Former finance minister Trevor Manuel will continue on Thursday with his testimony before the Seriti Commission of Inquiry into the arms deal.
Manuel was finance minister at the time of the 1999 deal.
He began testifying on Wednesday immediately after former defence minister Mosiuoa Lekota.
During Wednesday's proceedings, Manuel told the commission that a mandate by former president Nelson Mandela to his Cabinet to properly equip the defence force resulted in the 1999 arms deal.
Manuel quoted two State of the Nation addresses delivered by the late former president.
He said that in November 1998, Cabinet decided to enter into negotiations with preferred bidders in the strategic defence procurement package (SDPP), known as the arms deal.
“That decision committed government to investing approximately R29.9 billion in the SDPP. The intention was that the special defence account of the defence department would carry the cost of the SDPP,” Manuel said.
He said the National Treasury, then under his guidance, had a constitutional obligation to ensure that the funding intended for the SDPP was affordable and budgeted for.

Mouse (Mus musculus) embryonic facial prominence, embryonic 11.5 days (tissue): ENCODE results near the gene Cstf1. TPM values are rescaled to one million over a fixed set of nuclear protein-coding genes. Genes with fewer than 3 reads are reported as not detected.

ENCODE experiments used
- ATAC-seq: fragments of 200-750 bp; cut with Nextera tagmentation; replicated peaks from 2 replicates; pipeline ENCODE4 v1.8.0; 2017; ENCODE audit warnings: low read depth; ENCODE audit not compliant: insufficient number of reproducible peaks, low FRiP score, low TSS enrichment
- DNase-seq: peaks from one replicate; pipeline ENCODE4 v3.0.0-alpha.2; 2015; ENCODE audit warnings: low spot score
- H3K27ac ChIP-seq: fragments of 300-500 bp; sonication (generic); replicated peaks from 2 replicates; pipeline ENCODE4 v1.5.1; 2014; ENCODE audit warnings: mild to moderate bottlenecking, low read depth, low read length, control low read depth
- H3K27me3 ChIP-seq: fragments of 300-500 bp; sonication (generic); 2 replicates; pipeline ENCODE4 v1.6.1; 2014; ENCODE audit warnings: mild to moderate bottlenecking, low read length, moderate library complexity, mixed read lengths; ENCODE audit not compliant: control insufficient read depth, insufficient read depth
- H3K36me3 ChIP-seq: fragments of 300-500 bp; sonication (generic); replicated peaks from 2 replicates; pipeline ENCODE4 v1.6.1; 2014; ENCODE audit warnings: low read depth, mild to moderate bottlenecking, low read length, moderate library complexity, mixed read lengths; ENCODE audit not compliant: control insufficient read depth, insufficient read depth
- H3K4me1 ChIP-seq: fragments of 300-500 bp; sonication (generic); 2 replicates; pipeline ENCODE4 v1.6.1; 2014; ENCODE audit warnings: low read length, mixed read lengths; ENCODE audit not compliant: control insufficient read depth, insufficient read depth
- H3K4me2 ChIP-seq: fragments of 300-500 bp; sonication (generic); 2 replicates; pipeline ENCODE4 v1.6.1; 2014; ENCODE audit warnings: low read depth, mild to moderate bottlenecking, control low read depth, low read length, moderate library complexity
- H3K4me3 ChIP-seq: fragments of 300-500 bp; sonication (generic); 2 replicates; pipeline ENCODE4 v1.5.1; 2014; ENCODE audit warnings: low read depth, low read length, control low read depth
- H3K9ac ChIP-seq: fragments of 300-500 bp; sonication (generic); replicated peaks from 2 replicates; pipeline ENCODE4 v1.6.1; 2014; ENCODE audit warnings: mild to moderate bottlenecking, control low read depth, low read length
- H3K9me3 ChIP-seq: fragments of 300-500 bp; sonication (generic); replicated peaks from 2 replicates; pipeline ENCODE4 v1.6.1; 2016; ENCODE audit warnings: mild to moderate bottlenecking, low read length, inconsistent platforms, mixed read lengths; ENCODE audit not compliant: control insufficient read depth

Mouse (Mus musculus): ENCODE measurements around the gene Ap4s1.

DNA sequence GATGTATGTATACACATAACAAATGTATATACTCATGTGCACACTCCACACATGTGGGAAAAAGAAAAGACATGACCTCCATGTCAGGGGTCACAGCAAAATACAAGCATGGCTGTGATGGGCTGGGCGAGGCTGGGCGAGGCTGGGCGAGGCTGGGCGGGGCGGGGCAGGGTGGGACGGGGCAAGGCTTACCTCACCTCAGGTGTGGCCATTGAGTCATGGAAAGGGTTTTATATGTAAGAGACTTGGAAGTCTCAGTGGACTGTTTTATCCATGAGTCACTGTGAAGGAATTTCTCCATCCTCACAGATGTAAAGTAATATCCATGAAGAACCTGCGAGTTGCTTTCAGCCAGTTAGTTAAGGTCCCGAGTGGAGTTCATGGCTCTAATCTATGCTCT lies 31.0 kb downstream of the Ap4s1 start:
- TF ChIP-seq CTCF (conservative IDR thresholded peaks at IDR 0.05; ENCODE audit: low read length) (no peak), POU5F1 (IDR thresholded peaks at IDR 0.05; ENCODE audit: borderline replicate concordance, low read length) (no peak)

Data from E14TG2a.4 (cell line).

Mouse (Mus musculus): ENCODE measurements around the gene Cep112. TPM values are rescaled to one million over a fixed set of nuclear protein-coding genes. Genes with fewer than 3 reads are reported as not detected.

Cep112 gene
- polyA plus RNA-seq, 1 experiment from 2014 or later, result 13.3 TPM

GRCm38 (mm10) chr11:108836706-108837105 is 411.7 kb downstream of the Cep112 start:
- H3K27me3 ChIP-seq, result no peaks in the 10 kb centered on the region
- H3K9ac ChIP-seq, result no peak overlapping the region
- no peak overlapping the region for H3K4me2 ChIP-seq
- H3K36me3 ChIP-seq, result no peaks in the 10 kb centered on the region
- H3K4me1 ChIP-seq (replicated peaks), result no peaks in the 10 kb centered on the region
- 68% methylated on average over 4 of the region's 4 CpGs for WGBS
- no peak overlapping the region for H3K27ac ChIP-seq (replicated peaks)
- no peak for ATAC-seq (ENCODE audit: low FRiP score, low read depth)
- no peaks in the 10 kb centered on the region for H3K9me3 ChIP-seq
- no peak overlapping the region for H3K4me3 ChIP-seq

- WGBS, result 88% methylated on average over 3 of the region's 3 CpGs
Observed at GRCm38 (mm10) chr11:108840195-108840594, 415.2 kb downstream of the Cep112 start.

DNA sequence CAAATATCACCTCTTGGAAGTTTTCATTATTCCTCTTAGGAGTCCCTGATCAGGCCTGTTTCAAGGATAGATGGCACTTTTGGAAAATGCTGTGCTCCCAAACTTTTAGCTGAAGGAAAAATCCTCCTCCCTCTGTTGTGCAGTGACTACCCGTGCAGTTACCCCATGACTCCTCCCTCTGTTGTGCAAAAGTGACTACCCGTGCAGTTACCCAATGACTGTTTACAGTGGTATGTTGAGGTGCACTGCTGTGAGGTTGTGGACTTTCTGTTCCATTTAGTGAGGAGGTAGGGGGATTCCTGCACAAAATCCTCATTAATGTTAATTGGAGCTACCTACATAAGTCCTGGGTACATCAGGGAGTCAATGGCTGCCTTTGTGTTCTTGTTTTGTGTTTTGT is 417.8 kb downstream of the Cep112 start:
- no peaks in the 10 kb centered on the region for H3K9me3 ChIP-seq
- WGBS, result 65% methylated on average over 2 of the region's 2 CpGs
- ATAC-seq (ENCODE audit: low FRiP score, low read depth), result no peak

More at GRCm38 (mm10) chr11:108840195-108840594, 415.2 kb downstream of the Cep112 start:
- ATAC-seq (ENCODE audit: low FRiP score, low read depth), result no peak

Cancelling loans secured for financing the 1999 arms deal would have hurt the South African economy, he said.
Other high-profile individuals who testified at the commission so far include former trade and industry minister Alec Erwin and former intelligence minister Ronnie Kasrils. Kasrils was deputy minister of defence at the time of the arms purchase.
President Jacob Zuma appointed the commission in 2011 to investigate alleged corruption in the 1999 multi-billion-rand deal.
The government acquired, among other hardware, 26 Gripen fighter aircraft and 24 Hawk lead-in fighter trainer aircraft for the air force, and frigates and submarines for the navy. - Sapa